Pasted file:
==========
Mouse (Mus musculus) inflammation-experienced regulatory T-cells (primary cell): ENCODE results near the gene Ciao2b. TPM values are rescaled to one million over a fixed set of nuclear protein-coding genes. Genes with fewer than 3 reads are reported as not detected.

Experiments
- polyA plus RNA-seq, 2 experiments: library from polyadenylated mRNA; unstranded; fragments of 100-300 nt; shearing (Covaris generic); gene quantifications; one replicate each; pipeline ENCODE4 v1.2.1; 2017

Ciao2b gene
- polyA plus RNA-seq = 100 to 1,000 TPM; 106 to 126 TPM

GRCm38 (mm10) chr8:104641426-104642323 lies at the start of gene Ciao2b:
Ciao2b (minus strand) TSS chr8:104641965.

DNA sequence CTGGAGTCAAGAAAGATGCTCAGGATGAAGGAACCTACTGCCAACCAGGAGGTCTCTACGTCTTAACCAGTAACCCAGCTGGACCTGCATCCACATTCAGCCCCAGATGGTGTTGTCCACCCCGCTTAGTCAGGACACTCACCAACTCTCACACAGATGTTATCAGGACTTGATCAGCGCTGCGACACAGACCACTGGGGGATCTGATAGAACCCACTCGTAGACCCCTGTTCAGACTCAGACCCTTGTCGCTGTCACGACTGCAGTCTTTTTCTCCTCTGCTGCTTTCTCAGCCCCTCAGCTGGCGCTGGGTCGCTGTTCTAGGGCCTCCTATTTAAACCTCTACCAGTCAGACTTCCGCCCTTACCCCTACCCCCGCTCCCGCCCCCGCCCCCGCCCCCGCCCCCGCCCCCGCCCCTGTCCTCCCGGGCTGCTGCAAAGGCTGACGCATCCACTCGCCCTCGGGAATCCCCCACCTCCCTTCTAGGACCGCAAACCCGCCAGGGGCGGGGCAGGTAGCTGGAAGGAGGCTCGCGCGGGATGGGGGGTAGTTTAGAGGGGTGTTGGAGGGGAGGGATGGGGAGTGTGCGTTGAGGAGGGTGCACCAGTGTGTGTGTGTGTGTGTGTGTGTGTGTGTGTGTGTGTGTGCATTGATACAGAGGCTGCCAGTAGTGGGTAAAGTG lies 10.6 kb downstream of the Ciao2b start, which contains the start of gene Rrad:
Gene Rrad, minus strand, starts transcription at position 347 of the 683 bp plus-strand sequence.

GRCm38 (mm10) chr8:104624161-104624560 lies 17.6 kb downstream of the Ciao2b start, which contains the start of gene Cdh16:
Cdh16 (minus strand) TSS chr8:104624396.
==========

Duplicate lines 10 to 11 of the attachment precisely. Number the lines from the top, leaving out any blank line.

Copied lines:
GRCm38 (mm10) chr8:104624161-104624560 lies 17.6 kb downstream of the Ciao2b start, which contains the start of gene Cdh16:
Cdh16 (minus strand) TSS chr8:104624396.